You do need to share with a trusted person either a personal friend and/or a professional mentor who is not in your company’s hierarchy. The simple act of saying ‘I am not coping right now’ is a huge pressure release and then a good mentor may be able to suggest strategies or give you a reality check (hey we all need that sometimes). They may also be the one that will know when your resilience is not enough and you need professional help.

  1. Acknowledge and Allow

Acknowledge to yourself that you are in funk. Time for self-reflection and self-honesty. Consider when or if you have been like this before and remind yourself that it passed and that it is ok to flounder sometimes but you know you have the ability to get back up. You have before and you will again. Allow yourself to feel the darkness, but not for too long. Acknowledge if you need a mini holiday, maybe just a long weekend to reset your resilience. Your resilience is like a cup of water; you need to keep it full so that when there is a fire you have enough to put it out. Is your glass full?

  1. Find some moments of recovery during the day

Start taking allocated 5-minute mindfulness breaks to help ground and re-centre you between tasks. Get into this habit when you are not drowning so that it can be your safe place when you are. Close the door, phone on silent and simply sit and focus on your breath for 5 minutes. Or listen to classical music. Or stretch. Anything that helps you focus your mind and bring you back into be fully present in your body and in the moment.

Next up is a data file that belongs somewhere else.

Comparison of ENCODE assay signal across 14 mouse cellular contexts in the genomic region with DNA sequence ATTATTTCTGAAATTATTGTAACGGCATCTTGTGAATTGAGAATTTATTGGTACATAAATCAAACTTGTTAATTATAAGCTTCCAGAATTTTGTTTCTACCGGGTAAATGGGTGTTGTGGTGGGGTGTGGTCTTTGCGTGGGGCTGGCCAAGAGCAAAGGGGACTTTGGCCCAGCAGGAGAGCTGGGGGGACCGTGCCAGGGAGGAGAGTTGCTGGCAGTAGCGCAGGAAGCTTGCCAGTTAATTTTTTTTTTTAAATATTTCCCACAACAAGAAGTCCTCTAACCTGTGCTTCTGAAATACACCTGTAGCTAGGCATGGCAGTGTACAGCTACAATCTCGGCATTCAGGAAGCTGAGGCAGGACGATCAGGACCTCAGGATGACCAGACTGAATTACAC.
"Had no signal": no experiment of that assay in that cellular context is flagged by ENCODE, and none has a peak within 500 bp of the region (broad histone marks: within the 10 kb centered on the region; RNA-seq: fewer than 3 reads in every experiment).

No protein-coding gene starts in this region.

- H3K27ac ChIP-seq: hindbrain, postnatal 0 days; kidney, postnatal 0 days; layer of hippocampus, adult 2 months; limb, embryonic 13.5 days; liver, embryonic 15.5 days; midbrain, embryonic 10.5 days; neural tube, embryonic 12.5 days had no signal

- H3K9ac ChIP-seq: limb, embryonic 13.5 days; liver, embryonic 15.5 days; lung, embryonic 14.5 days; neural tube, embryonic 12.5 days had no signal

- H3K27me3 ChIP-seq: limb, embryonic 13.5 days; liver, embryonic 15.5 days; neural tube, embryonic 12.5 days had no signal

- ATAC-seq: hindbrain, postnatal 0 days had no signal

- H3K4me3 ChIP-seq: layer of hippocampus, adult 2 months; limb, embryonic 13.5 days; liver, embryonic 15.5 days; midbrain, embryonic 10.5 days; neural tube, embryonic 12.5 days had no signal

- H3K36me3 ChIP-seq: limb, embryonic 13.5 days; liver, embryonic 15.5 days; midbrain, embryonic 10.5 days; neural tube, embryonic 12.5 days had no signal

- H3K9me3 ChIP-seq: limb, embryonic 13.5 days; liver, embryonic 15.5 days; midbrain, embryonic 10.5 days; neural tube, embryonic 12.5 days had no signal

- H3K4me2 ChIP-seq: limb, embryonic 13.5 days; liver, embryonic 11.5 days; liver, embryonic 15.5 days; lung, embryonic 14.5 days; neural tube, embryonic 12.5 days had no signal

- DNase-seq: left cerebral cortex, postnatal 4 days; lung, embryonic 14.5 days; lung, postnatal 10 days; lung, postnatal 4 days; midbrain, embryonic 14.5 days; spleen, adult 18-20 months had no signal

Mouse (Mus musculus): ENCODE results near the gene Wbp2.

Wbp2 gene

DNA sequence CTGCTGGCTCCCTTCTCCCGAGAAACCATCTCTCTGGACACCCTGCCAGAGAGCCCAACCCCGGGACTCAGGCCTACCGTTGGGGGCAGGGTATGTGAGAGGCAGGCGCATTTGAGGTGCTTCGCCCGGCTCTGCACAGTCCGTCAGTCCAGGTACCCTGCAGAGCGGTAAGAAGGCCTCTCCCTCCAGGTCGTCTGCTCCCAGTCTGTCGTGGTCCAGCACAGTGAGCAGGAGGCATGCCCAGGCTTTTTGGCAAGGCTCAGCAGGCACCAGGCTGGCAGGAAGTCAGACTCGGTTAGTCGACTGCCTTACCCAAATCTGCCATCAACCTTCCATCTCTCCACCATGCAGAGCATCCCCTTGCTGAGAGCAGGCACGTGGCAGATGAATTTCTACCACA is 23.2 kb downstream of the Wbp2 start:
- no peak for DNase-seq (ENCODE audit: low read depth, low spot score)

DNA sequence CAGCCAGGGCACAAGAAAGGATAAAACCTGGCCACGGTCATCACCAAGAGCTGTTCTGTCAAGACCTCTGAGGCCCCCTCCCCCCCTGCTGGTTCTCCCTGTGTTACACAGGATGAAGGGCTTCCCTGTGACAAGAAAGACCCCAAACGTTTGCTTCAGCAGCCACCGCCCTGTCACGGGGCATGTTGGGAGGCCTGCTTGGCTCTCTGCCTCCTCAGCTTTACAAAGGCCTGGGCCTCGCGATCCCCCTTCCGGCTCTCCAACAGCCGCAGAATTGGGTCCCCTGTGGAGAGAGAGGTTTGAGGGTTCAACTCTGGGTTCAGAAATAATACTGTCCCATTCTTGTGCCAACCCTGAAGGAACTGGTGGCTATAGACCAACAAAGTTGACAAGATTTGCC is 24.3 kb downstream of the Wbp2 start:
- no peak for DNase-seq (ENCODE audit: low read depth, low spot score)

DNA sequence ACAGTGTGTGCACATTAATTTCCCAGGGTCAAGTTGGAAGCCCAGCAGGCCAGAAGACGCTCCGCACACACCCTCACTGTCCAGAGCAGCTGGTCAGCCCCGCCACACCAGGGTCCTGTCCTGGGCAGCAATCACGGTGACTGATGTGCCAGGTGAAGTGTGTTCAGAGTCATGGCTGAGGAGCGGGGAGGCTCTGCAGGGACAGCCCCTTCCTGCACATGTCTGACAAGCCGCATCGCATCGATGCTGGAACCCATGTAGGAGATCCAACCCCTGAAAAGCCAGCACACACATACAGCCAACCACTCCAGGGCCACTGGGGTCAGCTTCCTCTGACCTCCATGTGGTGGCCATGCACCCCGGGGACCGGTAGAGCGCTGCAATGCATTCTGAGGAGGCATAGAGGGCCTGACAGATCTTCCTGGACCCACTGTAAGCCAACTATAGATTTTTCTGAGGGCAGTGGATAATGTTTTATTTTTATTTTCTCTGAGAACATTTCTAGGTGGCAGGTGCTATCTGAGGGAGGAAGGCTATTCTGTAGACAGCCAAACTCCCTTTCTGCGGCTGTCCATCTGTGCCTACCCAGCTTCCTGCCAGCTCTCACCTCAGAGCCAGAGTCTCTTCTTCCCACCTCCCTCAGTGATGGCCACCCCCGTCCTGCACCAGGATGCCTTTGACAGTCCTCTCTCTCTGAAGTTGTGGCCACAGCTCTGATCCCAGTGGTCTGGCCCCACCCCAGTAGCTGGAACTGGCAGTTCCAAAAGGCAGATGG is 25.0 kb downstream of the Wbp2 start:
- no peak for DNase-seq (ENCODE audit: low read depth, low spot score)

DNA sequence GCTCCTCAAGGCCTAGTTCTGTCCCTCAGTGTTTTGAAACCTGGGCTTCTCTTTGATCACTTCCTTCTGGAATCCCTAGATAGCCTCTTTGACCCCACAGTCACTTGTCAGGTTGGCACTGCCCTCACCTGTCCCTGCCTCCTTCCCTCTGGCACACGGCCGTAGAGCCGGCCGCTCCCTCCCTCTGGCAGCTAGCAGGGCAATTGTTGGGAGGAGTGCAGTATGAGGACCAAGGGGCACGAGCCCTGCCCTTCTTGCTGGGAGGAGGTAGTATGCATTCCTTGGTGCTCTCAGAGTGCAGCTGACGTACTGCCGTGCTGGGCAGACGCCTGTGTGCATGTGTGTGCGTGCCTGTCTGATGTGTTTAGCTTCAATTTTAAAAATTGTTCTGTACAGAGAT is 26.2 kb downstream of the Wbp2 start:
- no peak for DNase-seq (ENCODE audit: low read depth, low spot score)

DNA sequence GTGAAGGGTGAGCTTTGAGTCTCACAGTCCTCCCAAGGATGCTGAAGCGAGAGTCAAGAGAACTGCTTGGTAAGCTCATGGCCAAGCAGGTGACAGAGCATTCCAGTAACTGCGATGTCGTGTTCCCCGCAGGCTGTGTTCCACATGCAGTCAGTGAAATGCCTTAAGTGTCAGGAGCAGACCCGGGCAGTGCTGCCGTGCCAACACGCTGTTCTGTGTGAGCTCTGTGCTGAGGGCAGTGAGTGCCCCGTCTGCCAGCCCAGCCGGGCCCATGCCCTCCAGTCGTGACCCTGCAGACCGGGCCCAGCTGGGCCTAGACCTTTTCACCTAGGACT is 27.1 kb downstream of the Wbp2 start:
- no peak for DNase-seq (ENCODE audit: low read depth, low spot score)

1. Say no

Often your resilience will be drained from taking on too much. As a leader you want to help and you want to succeed so check whether this is causing you to become involved in too much or too deeply. Delegate!

  1. Know that this too will pass.

Again remind yourself that we all, even the most competent, successful leaders, have times of feeling drained, times when you lack energy or any sense of positivism about work. It is part of the normal roller coaster of life. Some of us, and I put my hand up, are more sensitive and can be thrown off balance so that the tug of depression starts to pull. We know that it will pass; we just have to remember to breathe and trust in ourselves.

If you would like information on how we can work with you and your team on building mental and emotional resilience send an email to


Kim Adams is a resilient leadership specialist who is passionate about building the emotional and mental resilience of women working in male dominated industries. She is the creator of the Resilient Leader Framework which she uses to deliver self leadership training and the founder of Happy Healthy Groovy® a philosophy which she uses to coach and inspire individuals.

Through delivering keynote presentations, facilitating public and corporate workshops and creating soul-uplifting retreats Kim helps individuals to stand up and be themselves at work and in life.



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By | 2016-07-08T07:19:14+00:00 July 8th, 2016|Anxiety, Confidence, Leadership, Mind, Resilience|Comments Off on How To Keep Leading Even When You Are Falling Apart